Social Infrastructure TSIFX 12/31/2018

Frequently Asked Questions

Frequently Asked Questions

Q:   What is the Tortoise Tax-Advantaged Social Infrastructure Fund?

A:  Tortoise invests in assets and services that serve essential needs in society and can also serve essential client needs, such as diversification and income. The Tortoise direct lending platform falls in what we believe is the sweet spot where essential assets and income intersect by providing capital for social infrastructure projects related to 501(c)(3) organizations, nonprofits and other entities authorized to issue private activity and tax-exempt bonds. Tortoise’s direct lending strategy, which historically has been structured within a private offering, is now available in a registered fund. Tortoise Tax-Advantaged Social Infrastructure Fund’s objective is to seek to generate attractive total return with an emphasis on tax-advantaged income.

Q:   What are some examples of social infrastructure projects?

A:   

  • Education: PreK-12, post-secondary and job training (including private, parochial, charter, vo-tech (vocational and technical), community/junior colleges and small private colleges and universities)
  • Healthcare: Hospitals/medical care (including rehab, psychiatric, substance-abuse) and long-term care facilities (including the entire continuum from independent living to assisted living to skilled nursing, palliative care and hospice)
  • Housing: Seniors, students, affordable (including apartments, multi-family and single family), military and mobile-home parks
  • Industrial Infrastructure/Project Finance: Industrial plants/projects (including solid waste disposal, recycling and waste-to-energy)
  • General nonprofit/human services providers

Q:   What is the current market opportunity?

A: We believe there are three trends driving the market opportunity:

      The changing landscape of public finance:

  • Post 2008 – fewer sources of capital for 501(c)(3) organizations, nonprofits and other entities authorized to issue private activity and tax-exempt bonds focused on education, healthcare, housing, human service providers and social services by investing in directly originated securities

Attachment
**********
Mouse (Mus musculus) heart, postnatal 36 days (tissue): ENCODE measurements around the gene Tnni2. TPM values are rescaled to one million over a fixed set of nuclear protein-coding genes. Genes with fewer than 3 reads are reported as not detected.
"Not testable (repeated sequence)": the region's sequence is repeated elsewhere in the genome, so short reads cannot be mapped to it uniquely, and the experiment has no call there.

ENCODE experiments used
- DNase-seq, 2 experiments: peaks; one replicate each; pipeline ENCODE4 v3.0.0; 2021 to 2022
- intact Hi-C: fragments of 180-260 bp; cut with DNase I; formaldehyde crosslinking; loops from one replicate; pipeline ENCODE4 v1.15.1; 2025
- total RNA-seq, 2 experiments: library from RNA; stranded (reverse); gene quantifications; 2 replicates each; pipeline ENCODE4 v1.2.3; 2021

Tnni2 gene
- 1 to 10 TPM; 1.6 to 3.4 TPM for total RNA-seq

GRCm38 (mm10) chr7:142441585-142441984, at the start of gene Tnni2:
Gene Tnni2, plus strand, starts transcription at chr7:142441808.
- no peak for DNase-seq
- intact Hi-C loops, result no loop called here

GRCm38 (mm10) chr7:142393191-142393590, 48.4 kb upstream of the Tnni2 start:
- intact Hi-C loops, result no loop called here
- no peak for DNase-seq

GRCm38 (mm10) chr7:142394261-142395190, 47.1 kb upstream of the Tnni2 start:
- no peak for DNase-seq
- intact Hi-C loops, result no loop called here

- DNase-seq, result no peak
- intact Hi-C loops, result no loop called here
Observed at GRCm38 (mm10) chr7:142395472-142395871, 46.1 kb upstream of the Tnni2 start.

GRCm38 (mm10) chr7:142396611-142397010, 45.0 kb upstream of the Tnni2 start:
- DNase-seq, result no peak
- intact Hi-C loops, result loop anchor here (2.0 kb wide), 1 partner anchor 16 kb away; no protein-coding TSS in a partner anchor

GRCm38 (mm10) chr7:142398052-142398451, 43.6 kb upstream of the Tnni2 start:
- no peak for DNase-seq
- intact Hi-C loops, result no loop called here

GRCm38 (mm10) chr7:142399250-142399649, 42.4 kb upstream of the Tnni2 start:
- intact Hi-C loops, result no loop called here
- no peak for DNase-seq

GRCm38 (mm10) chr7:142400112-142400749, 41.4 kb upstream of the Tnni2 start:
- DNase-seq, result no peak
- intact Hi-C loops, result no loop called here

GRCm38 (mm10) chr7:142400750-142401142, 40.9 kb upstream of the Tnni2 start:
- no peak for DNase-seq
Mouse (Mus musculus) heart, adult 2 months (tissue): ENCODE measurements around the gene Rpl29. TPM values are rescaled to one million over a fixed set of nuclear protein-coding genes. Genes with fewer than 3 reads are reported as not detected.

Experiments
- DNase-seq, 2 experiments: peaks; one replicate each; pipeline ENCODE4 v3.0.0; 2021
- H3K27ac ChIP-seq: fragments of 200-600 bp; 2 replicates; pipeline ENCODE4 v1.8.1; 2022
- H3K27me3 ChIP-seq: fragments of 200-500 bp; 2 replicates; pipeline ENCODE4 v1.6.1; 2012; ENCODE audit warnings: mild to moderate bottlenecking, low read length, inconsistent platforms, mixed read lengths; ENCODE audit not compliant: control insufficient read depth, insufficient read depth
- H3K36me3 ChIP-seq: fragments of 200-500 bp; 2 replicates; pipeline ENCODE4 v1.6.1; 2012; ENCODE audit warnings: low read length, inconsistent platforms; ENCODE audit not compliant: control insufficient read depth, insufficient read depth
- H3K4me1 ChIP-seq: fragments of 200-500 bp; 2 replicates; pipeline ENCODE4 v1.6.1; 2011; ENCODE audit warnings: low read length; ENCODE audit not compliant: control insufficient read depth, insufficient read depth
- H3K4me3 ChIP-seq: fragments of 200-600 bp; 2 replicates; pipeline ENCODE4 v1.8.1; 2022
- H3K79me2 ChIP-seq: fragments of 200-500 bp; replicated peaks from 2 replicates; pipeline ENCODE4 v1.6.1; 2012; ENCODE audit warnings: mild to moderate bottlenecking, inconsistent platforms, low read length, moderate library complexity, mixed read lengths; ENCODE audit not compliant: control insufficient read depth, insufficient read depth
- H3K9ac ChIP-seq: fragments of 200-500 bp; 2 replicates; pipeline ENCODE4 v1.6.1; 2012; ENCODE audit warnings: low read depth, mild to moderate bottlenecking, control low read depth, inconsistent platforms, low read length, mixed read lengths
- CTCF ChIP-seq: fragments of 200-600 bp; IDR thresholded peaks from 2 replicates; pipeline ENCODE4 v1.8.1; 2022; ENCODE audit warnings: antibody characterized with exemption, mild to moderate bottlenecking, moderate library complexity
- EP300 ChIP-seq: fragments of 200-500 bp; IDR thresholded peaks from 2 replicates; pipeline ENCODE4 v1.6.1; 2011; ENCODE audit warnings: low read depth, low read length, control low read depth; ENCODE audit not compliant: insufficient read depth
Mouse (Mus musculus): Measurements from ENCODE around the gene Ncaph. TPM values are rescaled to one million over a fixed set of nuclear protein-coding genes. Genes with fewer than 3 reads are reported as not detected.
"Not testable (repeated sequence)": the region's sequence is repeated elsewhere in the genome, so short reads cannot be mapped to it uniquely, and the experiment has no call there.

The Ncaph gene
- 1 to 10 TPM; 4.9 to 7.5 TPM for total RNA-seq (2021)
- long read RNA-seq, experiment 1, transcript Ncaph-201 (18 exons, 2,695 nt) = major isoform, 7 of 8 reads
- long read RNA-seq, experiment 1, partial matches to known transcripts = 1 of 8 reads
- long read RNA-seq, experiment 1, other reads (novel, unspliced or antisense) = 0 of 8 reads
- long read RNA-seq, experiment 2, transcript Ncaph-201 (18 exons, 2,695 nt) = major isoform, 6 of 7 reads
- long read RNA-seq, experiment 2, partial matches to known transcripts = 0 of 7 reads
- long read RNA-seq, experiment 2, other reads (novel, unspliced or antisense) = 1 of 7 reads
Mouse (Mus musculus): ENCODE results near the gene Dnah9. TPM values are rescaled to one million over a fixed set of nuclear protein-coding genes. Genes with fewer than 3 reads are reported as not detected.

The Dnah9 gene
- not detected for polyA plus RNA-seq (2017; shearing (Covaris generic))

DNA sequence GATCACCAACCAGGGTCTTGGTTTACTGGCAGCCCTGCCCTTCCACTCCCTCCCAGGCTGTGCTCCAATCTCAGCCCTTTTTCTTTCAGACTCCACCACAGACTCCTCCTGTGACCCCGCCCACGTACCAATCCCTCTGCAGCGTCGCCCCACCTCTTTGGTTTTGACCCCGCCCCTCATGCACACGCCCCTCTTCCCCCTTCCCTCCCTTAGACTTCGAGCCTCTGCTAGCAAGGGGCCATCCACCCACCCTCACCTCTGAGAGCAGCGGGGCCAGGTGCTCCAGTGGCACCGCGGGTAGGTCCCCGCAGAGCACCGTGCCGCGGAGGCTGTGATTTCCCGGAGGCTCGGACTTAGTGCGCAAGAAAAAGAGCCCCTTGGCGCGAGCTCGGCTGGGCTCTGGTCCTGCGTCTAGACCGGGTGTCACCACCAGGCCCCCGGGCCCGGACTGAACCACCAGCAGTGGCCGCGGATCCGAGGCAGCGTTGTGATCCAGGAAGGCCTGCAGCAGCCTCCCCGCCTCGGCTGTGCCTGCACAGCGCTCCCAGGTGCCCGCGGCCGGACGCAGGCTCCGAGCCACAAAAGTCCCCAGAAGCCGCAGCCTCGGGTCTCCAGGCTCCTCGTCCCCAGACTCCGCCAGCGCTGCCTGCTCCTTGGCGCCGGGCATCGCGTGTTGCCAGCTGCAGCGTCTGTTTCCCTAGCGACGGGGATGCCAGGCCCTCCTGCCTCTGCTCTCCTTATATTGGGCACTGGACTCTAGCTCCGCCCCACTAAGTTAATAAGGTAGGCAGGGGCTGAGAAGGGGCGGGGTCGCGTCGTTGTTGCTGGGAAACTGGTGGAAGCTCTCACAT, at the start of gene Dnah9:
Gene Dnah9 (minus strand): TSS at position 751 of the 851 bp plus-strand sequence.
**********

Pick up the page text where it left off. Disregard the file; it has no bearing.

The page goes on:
• Dodd-Frank – changes in risk-based capital rules have precluded many smaller, regional banks from lending to these entities
  • Broker dealers – tightening profit margins, fewer broker/dealers and more onerous risk-based capital rules have reduced traditional financiers
  • Void in the market – deal size is too small for larger investment banks

      Aging population creating need for:

  • Senior living facilities for individuals looking for inclusive maintenance-free lifestyle
  • Rural hospitals to assist the elderly choosing to remain in their own homes
  • Long-term care facilities for residents in need of critical care

      Underfunded education system creating need for:

  • Charter schools for underserved neighborhoods
  • Community/junior colleges for more affordable college education
  • Vocational/technical schools for individuals wanting to learn a trade/skill

Q: Why an interval fund?  

A: Tortoise has a history of thoughtful product structuring to fill market voids that we believe satisfy investor needs. This passion is driven by the desire to provide all investors access to investment strategies that could benefit their portfolios. By utilizing a closed-end interval fund structure, Tortoise strives to capture the illiquidity premium of investing in private securities that typically only qualified purchasers can access while offering quarterly liquidity through investments in public municipal securities.